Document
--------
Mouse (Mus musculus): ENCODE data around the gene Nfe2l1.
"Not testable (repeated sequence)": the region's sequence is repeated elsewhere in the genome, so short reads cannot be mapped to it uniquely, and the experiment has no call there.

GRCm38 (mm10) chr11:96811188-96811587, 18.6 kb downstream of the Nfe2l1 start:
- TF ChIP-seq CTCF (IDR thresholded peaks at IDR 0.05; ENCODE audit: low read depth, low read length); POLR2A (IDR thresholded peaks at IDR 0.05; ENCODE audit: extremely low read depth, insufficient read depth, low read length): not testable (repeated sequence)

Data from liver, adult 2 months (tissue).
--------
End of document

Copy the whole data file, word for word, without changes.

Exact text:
Mouse (Mus musculus): ENCODE data around the gene Nfe2l1.
"Not testable (repeated sequence)": the region's sequence is repeated elsewhere in the genome, so short reads cannot be mapped to it uniquely, and the experiment has no call there.

GRCm38 (mm10) chr11:96811188-96811587, 18.6 kb downstream of the Nfe2l1 start:
- TF ChIP-seq CTCF (IDR thresholded peaks at IDR 0.05; ENCODE audit: low read depth, low read length); POLR2A (IDR thresholded peaks at IDR 0.05; ENCODE audit: extremely low read depth, insufficient read depth, low read length): not testable (repeated sequence)

Data from liver, adult 2 months (tissue).